The UK’s Home Secretary Theresa May seems to have a problem telling the truth. At this week’s Conservative Party conference, she announced her intention to actually abolish the Human Rights Act. Shame for her then, that the example she chose to illustrate her point was complete nonsense:
The illegal immigrant who cannot be deported because – I am not making this up – he had a pet cat.
Turns out she was indeed making it up, and even seems to have stolen the wording of this nasty little myth from the even more right wing Ukip party (who even Prime Minister David Cameron has described as “fruitcakes, loonies and closet racists, mostly”).
No: I am not making this up.
Hypocrisy, perception and lies
This is of course the same Theresa May who in June personally signed the order to exclude respected Palestinian political activist Sheikh Raed Salah from the country. Attempting to justify her ongoing attempts to deport Salah, May said the following at a recent speech in Washingtonm where she argued in favour of banning people from the UK based not just on actions, but on “radical” opinions (my emphasis):
we believe that the issue of words that are said – what people actually say and how they are able to encourage others through the words that they say – is an important issue for us to address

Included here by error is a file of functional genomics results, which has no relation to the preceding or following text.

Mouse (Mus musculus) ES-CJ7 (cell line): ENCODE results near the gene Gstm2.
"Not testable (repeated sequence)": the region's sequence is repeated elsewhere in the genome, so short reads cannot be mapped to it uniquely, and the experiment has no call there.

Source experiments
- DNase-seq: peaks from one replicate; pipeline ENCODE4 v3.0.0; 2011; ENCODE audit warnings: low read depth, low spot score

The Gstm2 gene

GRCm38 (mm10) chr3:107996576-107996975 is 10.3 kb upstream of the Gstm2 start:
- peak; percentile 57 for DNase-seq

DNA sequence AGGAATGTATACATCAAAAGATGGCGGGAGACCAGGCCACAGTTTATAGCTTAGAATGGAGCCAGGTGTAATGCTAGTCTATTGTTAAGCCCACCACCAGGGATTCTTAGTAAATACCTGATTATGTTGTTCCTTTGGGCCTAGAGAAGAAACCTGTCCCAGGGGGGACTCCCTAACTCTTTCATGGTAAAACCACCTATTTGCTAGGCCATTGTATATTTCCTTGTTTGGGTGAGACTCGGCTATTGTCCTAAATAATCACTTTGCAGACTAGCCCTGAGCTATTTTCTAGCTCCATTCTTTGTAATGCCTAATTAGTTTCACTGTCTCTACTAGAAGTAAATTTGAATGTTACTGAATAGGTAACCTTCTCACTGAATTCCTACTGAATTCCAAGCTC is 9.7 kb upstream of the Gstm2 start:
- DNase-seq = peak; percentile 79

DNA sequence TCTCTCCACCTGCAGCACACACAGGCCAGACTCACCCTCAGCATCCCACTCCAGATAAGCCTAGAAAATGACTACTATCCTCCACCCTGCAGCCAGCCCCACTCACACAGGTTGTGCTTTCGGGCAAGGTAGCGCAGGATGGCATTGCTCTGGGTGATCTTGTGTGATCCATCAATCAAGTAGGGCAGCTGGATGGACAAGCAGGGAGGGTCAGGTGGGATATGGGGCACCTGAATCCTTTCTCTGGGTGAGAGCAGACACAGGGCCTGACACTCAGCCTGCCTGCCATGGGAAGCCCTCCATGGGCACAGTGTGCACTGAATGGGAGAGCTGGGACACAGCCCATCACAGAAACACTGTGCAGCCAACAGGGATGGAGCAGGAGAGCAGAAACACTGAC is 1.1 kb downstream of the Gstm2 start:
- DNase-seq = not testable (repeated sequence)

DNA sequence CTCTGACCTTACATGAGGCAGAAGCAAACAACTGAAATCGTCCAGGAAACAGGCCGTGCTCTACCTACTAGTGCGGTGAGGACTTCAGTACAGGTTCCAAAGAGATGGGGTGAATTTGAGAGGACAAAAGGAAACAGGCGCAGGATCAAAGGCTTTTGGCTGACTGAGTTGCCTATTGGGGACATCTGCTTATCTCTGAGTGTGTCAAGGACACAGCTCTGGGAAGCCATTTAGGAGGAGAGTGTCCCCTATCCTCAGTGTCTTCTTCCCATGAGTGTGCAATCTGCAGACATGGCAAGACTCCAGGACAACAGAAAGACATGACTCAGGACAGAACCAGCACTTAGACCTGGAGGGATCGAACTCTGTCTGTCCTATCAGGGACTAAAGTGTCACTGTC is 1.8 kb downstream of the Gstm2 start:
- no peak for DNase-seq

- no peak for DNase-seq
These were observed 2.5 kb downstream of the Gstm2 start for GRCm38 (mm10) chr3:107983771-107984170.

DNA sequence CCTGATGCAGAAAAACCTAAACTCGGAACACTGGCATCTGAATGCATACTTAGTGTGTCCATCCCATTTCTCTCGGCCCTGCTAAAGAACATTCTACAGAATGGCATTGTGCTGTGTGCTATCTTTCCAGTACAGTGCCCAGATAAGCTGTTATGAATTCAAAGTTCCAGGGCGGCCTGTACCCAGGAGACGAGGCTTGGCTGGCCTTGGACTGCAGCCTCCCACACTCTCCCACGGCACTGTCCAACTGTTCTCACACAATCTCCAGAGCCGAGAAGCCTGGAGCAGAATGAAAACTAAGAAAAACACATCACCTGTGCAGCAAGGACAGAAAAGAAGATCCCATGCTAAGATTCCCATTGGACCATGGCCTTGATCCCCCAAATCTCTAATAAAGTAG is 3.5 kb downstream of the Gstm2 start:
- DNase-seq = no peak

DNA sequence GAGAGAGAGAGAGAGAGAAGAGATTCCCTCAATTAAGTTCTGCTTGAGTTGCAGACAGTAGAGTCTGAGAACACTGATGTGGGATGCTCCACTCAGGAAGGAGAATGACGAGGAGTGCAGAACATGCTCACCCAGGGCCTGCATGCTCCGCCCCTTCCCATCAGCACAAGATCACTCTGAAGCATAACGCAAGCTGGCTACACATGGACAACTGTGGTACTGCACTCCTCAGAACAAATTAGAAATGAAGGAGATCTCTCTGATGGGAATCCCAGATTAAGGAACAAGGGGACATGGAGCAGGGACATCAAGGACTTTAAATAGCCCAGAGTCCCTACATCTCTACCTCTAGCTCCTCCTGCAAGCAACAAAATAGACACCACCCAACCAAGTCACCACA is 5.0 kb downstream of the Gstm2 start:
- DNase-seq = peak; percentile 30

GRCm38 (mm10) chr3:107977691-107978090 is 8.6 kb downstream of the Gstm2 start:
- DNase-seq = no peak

This is just unbelievable hypocrisy on May’s part. In court during Salah’s appeal, the barrister acting for May to block his appeal against deportation took quite a different approach. The thrust of Neil Sheldon QC’s argument was that the truth was not particularly relevant, rather that perception was the important thing. As I reported:
Sheldon seemed to argue that this fact did not matter because that is how the poem was reported in a “respectable media outlet in Israel.”
What did Raed Salah actually say?
This is despite the fact that the allegedly “respectable” Jerusalem Post (in a 2009 editorial called “Civil liberties”) had twisted a poem by Salah by (amoungst other alterations) inserting (without even using square brackets) the words “You Jews” where he had not used them in the original Arabic, and where, in context, they very much did not belong. In court, Salah went to a lot of trouble to explain that his poem was addressed to all perpetrators of injustice, regardless of race or religion (including explicit references to Arab oppressors).
This has left May in some trouble, because the UK Border Agency (part of the Home Office) had cited the exact same Jerusalem Post article as to why Salah should be banned from the country.
It seems that to Theresa May “what people actually say” is not really important after all.